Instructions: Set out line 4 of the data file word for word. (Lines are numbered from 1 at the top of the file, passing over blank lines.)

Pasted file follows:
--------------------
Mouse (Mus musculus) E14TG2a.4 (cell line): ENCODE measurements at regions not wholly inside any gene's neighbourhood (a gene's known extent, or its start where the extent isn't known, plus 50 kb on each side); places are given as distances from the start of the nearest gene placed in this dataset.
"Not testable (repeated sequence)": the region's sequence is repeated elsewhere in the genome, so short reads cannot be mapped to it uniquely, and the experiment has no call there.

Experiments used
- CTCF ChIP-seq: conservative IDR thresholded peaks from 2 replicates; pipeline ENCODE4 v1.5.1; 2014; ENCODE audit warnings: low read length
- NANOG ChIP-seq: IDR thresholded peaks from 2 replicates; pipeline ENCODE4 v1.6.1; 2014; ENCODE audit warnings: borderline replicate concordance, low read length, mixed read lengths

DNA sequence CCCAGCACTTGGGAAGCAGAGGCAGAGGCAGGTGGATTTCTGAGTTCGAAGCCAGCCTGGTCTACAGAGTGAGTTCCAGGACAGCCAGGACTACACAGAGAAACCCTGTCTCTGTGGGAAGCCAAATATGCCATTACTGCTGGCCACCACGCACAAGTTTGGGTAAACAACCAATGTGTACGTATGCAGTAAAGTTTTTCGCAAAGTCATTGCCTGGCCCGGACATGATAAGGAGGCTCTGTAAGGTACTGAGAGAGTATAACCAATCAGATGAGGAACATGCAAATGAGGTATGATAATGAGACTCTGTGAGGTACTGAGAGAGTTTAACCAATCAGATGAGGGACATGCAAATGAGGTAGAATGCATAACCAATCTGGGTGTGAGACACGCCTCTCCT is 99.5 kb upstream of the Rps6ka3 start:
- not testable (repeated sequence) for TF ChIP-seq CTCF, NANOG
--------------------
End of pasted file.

- CTCF ChIP-seq: conservative IDR thresholded peaks from 2 replicates; pipeline ENCODE4 v1.5.1; 2014; ENCODE audit warnings: low read length